Friday, January 9, 2015

Natural dyeing with poinsettias

Poinsettia petals are actually specialized leaves.  The flowers are tiny.

The trappings of the Holiday Season, once over, become very cheap.  Talk to your favorite greenhouse and tell them what you want to do, I bet they will be glad to hear you want their uglies or leftovers.  Or see if you can just have the tops, that's all you really need.  

Have everything ready to go so you can use the flowers while they are fresh.  Snip the red bracts into a mesh bag.  I use the paint strainer bag from Sherwin Williams, you can get them for a couple of dollars apiece and re-use them many times.

I used 10% WOG alum and simmered 100% silk scarves in the alum water for about an hour.  They were rinsed in water.  This conditions the silk and makes the color fast.

Put the bag of bracts in a stainless steel or aluminum pot, add water to cover, and put on medium heat. It takes a long dispiriting time for the color to come out of the bracts.  Don't be discouraged.  We sure were but we didn't know any better.  Neither one of us had used poinsettias as a dye stuff.  Kathy (http://awanderingbotanist.com/) had read about the Aztecs using these flowers which grow wild as red dye.  So the quest was on!!!


Pretty blah, huh?  This is after about 30 minutes of heat.  But we kept telling ourselves that there was color in the bracts and to just be calm and carry on.


Then very quickly, the color came out into the water.  Look at the bag, see how little color is left in the petals?


This pretty pink color struck fairly quickly, I'd say after about 30 minutes.  



Here is the mass of poinsettia bracts after the 90 minute simmer.  Kathy observed that they looked like cabbage.  I didn't try eating them, even though I really love cabbage.  These little bracts gave their all, unstintingly.  

I wasn't entirely thrilled with the soft pink color, so I left the scarves in for another 5 or so days.  The dye pot water was so dark, I thought more color would transfer.  I never did heat them up again, I just left them sitting in the cold pot.



The color after time darkened and was pretty.  I messed about with some discharge techniques to add interest.  I like how it turned out.


Here is a close-up detail.  I like the shapes and darkening a lot.  It's a lovely pink.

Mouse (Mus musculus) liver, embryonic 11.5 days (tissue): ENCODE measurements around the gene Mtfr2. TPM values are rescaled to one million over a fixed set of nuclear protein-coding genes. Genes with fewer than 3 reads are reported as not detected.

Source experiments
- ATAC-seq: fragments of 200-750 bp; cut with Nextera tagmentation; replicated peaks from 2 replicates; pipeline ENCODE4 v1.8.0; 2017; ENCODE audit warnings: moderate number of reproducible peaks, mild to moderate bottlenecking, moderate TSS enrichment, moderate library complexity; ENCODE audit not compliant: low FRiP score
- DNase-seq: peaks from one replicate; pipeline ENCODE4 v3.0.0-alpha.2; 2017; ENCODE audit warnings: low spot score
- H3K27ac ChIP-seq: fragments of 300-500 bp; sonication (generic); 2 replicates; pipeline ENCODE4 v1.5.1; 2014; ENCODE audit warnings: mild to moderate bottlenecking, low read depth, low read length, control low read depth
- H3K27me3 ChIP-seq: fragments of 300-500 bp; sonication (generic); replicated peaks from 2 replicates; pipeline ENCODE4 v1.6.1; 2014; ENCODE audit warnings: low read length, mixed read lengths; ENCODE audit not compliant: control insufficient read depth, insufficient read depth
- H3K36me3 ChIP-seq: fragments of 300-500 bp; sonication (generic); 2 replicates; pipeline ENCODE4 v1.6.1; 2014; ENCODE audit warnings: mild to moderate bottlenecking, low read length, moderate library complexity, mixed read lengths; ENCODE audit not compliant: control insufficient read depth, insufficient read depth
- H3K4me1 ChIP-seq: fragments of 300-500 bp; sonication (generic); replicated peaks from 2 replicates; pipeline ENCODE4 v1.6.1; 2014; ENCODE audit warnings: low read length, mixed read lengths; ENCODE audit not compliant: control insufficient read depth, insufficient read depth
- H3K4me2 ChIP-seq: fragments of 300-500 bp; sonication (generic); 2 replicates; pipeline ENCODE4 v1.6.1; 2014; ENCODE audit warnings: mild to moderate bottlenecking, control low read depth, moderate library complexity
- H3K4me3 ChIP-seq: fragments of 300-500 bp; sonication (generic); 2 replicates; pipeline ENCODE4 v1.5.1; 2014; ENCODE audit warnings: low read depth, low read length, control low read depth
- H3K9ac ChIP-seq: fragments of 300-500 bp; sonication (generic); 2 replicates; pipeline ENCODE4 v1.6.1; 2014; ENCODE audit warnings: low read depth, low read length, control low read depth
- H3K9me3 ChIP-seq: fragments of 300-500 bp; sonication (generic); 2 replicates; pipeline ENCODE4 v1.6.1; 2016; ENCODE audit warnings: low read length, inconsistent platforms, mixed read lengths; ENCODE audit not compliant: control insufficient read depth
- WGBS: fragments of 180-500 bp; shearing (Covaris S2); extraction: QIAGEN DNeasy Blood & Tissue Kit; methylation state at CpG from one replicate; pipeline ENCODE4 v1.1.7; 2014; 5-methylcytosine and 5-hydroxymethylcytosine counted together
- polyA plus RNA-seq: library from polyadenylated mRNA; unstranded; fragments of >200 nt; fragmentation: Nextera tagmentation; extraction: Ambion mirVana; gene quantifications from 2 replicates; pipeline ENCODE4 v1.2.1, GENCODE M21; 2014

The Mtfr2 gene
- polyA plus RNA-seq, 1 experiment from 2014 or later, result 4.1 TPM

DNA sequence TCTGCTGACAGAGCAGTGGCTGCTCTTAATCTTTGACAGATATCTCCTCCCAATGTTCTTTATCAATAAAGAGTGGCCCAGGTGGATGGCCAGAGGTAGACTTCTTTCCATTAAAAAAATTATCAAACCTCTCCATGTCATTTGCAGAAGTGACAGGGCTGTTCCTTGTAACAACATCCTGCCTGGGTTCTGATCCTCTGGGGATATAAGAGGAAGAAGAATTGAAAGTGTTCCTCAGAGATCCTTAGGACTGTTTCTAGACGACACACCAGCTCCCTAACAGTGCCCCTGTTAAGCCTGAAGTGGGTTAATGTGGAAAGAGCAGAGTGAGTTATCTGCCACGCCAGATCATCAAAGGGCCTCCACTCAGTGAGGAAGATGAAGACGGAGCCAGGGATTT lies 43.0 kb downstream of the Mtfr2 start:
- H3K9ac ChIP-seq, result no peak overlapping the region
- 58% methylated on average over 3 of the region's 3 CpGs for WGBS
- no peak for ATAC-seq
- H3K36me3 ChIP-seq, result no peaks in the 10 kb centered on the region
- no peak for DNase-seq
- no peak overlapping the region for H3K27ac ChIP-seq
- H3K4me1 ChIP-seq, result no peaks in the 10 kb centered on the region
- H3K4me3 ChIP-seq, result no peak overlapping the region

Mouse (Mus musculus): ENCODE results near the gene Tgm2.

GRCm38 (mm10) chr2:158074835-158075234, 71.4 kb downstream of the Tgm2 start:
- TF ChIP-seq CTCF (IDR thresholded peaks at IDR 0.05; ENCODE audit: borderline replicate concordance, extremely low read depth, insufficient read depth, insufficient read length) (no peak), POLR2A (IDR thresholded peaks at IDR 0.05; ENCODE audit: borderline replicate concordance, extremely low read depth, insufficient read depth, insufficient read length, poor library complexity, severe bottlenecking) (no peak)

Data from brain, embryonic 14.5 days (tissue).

Ironed and ready to go!

Time will tell how color-fast these are.  I am going to go out on a limb and predict that these will do well.  Berries, no, I have not had good luck with them holding their red colors, they turn quickly to a drab brown/beige/blah.  This color, being from a specialized leaf, I'm thinking will keep their red.

How exciting!  A new plant to dye with at a time when there is little alive.  Such a lovely color as well.  I like the Leaf Essence tm scarves better, to be honest.  More dramatic!  But what a great discovery!!!  Thanks, Kathy!  You have the best ideas!!!

I am about to start the processing of the past summer harvest of dyestuffs and medicinal herbs.  I did better this year in getting some of the harvested plants processed and into bags.  There is always so much to do during the summer and the heat saps my will to work.

I'm excited, some friends came over and we pulled everything out of the storage room and swept it.  Then sorted and tossed and put like things together.  And I now am the proud owner of a couple of shelves to store thing on!  I have had a repurposed baker's rack which is great in that it rolls around to store all my dye things on, but not everything fit on it.  So I had to go chasing around to find stuff that I had poked into one corner or another.  Now there are just a few places to look.

It feels amazing to have the storeroom organized and clean! 

Next, my office!  And then the basement!!!  Or maybe I'll just go lay down.

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